A Tragic Memorial
John D. Telgren

      I recently read in the March/April issue of Biblical Archaeology Review about an inscription that was discovered on a stone block in the wall around the temple mount in Jerusalem.  Written in Hebrew, it read, "When you see this, your hearts will rejoice, and their bones will flourish like grass".  This is obviously a quotation from Isaiah 66:14 with the words "your bones" modified to read "their bones".  It is believed that this inscription referred to some nearby ancient Jewish graves which were discovered about the same time.  It is suggested that this inscription dates to about the 4th century A.D. during the reign of Julian, an anti-Christian ruler who gave the Jews permission to rebuild the temple in Jerusalem.  This inscription looks to the rebuilding of the Temple as bringing in the messianic age leading to the resurrection of the dead.  So, those who rebuilt the temple would see the inscription, rejoice and the dead would rise again.  However, Julian died soon after he gave permission to rebuil, and the project was never started.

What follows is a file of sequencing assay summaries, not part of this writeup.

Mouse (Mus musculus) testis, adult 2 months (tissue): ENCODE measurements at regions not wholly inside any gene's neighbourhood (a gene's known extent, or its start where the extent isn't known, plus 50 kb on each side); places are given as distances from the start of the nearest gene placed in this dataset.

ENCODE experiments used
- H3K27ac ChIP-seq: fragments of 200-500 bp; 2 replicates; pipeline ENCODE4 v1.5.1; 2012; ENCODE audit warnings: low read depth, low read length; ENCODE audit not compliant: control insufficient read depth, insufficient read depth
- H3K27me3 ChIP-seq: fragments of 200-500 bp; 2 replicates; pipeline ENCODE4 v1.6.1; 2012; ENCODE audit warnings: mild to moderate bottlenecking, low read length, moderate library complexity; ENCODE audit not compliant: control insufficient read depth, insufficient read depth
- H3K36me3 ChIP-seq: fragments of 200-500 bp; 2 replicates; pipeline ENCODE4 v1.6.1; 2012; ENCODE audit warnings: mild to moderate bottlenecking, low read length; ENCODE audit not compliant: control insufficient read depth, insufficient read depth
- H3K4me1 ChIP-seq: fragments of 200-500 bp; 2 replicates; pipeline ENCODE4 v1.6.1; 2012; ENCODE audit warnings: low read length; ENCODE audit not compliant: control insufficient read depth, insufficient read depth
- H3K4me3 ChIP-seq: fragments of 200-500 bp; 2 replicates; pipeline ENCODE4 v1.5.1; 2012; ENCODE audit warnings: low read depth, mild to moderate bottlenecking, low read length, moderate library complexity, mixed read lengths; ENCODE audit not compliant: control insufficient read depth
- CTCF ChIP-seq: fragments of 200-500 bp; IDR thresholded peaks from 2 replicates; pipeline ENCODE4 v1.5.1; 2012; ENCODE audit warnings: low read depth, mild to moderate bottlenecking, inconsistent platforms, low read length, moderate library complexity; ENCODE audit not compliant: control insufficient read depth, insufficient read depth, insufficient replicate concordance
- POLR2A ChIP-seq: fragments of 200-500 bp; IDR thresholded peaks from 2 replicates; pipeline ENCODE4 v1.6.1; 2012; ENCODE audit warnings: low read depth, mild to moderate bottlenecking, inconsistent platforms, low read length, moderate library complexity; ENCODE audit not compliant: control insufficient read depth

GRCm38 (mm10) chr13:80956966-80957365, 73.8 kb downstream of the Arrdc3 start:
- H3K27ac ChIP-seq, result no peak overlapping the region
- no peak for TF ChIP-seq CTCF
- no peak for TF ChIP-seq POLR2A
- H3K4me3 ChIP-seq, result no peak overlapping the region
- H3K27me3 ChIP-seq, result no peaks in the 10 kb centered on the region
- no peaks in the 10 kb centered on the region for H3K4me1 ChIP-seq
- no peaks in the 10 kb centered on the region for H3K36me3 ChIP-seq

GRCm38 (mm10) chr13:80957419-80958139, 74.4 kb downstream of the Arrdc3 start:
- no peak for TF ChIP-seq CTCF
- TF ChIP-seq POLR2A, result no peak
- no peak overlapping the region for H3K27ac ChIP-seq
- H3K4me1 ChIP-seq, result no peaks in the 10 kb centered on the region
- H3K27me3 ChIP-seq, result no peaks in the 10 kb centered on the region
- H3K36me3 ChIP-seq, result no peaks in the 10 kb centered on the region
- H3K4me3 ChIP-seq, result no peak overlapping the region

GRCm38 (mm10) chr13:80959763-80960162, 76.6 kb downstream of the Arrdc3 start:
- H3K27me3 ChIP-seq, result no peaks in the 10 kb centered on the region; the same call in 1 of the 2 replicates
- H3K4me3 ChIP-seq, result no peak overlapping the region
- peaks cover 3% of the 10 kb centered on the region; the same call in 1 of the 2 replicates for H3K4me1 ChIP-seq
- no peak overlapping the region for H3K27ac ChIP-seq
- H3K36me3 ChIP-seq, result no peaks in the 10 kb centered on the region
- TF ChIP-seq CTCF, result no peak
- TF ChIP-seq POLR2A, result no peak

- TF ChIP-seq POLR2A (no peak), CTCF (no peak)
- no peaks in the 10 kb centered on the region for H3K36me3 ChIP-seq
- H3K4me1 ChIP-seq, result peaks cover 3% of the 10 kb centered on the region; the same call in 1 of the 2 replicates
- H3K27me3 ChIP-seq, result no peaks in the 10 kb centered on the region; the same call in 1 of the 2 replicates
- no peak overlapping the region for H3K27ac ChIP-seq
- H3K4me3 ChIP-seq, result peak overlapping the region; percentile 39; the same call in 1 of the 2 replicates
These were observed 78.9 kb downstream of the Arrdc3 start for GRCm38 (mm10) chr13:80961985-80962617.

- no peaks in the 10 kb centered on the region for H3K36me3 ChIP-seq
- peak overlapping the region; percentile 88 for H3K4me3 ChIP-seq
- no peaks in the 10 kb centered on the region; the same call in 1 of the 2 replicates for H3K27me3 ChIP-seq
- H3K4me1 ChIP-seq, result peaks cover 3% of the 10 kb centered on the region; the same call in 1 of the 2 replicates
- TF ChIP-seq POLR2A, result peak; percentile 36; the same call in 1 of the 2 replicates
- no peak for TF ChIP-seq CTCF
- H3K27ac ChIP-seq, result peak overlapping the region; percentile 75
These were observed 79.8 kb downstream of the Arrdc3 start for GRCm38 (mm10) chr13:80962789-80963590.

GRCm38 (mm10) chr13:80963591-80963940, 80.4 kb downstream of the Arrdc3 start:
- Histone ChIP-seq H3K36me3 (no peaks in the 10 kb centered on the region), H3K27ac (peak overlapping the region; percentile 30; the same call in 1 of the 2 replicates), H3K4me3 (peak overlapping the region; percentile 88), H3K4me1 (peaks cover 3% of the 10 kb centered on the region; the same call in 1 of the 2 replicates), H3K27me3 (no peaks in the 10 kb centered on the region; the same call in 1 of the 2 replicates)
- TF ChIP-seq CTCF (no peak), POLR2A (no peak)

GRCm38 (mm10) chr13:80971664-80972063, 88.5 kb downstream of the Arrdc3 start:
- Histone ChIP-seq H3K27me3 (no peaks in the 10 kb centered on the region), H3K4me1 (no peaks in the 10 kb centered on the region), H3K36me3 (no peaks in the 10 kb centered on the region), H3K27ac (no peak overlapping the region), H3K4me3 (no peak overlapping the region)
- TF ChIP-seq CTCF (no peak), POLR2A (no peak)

How sad and tragic.  What was thought to be a great restoration to the new Messianic Kingdom never materialized.  If only they had heeded the words of the true Messiah and his kingdom which they rejected:   "The Kingdom of God is at Hand" (Mark 1:15) ;  "My Kingdom is not of this world" (John 18:36).
     Instead of being a "memorial" to a living hope, this "memorial" inscription shows the utter rejection of a people who rejected their one and only hope, Jesus Christ, the Messiah.  It is no different for us today.  Rejecting Jesus the Messiah would seal our doom just as it did the Jews and their rejected "temple".
     Christ living in us is the "hope of glory" (Colossians 1:27) and the source of eternal life if we truly believe (John 14:1-6).  The Jews endured so much for a dead hope.  I wonder how much we would be willing to endure for a living hope?